5. Reinfection rate: In addition to the new incoming cases, there is also a need to check in with the recovered patients and to closely monitor the rate and patterns of reinfection. This would help in reducing the chances of a vicious cycle of COVID-19 reinfection and hence not being able to contain the spread.
  6. Mental effects or physical abuse: Humans are social animals and are hardwired for connection.The current pandemic has almost produced a concomitant pandemic of stress, depression, anxiety, insomnia, domestic violence and child abuse cases. Mental health, which is brushed under the carpet even under normal circumstances, is being neglected and affecting people more than ever under the current lockdown. Up-to-date and real-time data keeping track of this vulnerable population is a pressing priority with a follow-up study to assess the long term effects, such as PTSD, of a pandemic on mental health and more importantly, what steps should be taken to prevent and manage the psychological and psychosocial effects of an outbreak worldwide. Where would a patient of mania be admitted if infected, the Psychiatry Unit or the COVID-19 unit? What is the risk vs benefit rationale of detaining a patient with a suicidal attempt? The ethical, practical and moral implications of a pandemic on mental health are endless.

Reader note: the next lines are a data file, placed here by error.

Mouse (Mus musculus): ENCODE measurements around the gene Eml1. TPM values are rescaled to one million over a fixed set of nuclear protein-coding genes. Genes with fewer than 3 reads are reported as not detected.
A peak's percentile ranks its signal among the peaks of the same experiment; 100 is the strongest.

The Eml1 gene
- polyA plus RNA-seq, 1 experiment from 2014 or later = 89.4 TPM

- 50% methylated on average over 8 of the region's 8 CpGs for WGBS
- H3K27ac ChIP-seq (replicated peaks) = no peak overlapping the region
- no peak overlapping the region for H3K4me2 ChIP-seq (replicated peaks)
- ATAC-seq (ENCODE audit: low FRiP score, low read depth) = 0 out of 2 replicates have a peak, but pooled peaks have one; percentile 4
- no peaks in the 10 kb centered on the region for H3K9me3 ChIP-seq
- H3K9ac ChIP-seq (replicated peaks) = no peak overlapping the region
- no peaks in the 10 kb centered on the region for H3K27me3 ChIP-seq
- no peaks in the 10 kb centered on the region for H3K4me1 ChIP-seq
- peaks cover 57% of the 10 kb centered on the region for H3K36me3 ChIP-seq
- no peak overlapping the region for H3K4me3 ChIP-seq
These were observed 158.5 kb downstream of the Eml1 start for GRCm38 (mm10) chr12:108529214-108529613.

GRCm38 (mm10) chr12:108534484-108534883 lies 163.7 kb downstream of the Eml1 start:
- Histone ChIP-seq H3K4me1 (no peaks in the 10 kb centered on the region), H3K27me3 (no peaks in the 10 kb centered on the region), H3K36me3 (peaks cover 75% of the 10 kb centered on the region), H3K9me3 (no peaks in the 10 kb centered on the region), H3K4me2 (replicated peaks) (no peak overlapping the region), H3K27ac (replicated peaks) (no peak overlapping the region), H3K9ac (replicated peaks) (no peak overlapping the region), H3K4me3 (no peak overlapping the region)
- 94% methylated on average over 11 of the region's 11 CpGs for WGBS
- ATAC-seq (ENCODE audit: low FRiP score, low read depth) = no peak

7. Economic effects: Quarantine and lockdown policies have led to the disruption of business activities in many economic sectors like financial markets, manufacturing, retail, tourism, and transportation. It is also estimated that 30 million jobs were lost in the first quarter of 2020. An effective mechanism needs to be set in place to monitor these effects and to keep track of all the unemployed. In countries like Pakistan, these laid-off workers are being hired to plant trees and similar models can be used to employ the workforce to fight the pandemic.

The future is uncertain for sure and one can only hope for the best. What we know for sure is that technology is a tool, not the solution — people are the solution, not a tool. Using technology as an enabler, we should do everything within our reach to help the people with what we have, people who are fighting hard against this battle on the frontlines, people who are suffering because of this pandemic — as in the end, it is the people who matter the most!

Written by Ebtihaj

Ebtihaj is currently working as the Government Innovation Lead at Code for Pakistan. He has over 5 years of experience of working with the government and holds great insights on how governments operate and how to transform their processes digitally.